When hunting alone or describing a hunt, I usually tell it in terms of my hunt coming to its end. The work was hard, weather tough, and the trail long in many cases. Whether the season came to an end or the animal taken, the hunt came to an end.

Respect the animals you hunt and savor the nourishment, for at some point we will all come under the blade and reach the end our life's hunt.

+1 Good Comment? | | Report
from Erik Jensen wrote 38 weeks 3 days ago

Really great tweet and discussion. One huge problem is that non-hunters will not understand the moment, the work that went into the hunt. Of course there is SO much ego gratification that is on "hunting" TV and no context, either, of the complex reasons we hunt.

As far as hunting shows, the only good show I've seen are Steve Rinella's ("Killer Hunts, Killer Food"). Rinella's still had to have that music which I find very annoying. I like to hear what you would hear out hunting if I watch a hunting video. Randy Newman's sounds good ("On Your Own Adventures"), which I haven't seen yet. Both guys are true-blue conservationists.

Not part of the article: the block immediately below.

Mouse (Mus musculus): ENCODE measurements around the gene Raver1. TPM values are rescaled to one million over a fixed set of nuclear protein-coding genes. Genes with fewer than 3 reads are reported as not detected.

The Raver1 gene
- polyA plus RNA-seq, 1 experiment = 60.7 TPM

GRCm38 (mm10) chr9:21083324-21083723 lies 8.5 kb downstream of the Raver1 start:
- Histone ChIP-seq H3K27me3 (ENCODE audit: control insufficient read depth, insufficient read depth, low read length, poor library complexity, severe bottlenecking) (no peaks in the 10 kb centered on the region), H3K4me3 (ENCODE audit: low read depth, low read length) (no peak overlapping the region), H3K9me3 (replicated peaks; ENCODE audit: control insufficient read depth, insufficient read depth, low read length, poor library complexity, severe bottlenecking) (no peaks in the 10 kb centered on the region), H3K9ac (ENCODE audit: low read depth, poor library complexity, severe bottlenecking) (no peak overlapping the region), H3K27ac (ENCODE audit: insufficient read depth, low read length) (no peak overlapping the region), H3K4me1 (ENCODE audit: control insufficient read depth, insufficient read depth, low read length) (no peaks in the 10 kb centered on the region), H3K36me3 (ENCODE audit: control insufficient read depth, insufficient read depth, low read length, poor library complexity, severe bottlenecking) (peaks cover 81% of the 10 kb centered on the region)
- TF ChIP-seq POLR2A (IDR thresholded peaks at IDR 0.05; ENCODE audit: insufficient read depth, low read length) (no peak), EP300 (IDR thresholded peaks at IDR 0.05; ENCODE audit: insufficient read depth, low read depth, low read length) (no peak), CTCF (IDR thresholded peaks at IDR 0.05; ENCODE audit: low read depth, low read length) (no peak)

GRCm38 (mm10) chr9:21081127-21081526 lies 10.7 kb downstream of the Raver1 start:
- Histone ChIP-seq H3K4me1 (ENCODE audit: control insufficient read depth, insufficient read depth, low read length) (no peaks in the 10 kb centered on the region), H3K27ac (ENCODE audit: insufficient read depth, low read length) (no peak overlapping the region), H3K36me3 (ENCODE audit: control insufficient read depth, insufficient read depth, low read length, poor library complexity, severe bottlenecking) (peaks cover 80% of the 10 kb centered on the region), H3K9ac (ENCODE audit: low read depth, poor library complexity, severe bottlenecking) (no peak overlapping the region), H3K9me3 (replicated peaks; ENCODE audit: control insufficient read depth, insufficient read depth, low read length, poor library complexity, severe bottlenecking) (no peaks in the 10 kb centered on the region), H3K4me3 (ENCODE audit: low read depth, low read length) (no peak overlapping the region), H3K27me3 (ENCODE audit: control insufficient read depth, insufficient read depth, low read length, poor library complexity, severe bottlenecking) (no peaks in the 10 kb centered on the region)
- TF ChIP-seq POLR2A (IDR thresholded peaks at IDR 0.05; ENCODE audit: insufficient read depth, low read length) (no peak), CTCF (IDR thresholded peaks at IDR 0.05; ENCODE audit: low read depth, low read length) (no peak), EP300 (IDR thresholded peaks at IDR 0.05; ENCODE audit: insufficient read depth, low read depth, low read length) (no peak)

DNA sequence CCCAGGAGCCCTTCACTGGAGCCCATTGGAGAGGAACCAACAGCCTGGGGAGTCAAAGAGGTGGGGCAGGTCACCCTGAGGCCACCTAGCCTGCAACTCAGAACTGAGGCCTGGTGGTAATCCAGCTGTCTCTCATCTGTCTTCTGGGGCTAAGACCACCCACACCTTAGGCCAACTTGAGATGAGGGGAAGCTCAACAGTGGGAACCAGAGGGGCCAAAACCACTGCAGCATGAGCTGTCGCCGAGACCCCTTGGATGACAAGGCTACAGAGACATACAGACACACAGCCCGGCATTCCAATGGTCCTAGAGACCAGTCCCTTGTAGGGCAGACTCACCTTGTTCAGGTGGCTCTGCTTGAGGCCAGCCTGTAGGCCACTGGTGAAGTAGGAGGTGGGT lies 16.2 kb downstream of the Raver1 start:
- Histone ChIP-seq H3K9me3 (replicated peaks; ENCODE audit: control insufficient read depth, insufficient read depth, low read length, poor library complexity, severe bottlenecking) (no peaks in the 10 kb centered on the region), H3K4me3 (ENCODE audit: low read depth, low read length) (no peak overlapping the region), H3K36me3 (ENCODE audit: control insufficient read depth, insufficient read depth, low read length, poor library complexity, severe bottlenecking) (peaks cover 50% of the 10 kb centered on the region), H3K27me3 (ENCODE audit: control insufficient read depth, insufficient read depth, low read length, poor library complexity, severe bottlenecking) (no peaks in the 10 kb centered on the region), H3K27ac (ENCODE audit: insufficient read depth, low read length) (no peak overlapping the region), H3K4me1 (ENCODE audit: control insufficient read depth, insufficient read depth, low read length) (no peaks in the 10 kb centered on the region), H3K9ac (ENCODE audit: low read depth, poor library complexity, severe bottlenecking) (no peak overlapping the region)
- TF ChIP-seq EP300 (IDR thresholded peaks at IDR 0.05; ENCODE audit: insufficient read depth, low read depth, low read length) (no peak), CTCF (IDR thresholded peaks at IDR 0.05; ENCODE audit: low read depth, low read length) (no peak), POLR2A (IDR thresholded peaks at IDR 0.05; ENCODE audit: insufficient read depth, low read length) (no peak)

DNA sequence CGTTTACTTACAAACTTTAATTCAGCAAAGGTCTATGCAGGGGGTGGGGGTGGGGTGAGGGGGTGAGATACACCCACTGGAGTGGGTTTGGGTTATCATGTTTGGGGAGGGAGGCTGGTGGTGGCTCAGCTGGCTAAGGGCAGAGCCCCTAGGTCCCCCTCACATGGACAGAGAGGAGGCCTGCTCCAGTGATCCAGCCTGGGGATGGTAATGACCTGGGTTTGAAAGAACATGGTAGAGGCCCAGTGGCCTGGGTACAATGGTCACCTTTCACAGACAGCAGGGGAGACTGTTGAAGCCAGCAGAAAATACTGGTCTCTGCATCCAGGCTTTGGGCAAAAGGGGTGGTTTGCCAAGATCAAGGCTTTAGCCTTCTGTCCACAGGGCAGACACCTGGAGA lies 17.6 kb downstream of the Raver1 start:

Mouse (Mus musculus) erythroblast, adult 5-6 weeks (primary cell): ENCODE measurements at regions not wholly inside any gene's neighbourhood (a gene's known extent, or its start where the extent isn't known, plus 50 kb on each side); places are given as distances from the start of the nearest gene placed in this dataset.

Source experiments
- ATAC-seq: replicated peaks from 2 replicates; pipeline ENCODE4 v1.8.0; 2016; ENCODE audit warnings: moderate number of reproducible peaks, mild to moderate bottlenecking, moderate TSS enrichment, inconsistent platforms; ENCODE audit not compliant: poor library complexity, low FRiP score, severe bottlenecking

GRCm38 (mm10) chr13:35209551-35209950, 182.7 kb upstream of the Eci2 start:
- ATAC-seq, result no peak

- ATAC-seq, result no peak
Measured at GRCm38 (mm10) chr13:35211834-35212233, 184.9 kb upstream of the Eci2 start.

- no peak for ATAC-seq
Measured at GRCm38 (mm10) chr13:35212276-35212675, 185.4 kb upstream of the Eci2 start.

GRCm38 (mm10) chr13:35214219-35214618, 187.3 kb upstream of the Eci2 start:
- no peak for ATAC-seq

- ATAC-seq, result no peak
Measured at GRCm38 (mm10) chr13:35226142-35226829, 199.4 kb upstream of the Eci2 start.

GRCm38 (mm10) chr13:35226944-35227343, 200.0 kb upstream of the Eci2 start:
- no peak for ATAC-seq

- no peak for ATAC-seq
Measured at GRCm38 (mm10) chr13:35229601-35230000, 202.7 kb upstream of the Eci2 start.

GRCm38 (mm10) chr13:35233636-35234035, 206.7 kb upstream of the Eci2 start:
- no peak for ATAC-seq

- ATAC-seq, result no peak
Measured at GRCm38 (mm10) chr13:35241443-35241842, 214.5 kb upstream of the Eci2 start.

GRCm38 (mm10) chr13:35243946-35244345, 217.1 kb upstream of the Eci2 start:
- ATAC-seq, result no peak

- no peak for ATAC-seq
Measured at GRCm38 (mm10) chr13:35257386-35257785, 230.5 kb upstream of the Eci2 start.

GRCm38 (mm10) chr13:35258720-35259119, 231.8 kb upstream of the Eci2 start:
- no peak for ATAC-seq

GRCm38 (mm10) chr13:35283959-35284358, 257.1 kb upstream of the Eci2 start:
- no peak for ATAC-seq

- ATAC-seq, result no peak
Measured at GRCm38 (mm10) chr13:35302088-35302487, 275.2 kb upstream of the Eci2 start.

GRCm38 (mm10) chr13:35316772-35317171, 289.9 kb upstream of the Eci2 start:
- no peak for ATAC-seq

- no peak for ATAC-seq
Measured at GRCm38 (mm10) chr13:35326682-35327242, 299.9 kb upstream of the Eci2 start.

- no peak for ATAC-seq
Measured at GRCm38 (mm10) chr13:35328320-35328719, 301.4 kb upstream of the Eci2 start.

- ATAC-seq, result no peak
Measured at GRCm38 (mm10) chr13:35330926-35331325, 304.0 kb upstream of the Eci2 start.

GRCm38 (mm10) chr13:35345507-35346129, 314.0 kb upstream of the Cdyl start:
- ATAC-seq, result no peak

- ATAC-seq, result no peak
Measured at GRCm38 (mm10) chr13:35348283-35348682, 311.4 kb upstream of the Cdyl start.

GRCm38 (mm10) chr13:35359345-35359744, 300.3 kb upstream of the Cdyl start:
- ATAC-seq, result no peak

As far as yours truly, almost always I'm hunting solo and I have raised my arms after a kill and one time I laughed after I shot a buck with my unit hanging out as he approached while I was taking a piss...the situation was so funny. Generally Mckean's description of complex emotions is right on for me, however.

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from Morrissette wrote 38 weeks 1 day ago

Mr. McKean just became my new favorite outdoor writer. "I feel rather a conflicted mixture of satisfaction and regret." I agree. Then to commit the heresy of taking us-uns behind the woodshed ... "Thank you, Mr. McKean!" It takes courage to take on your own.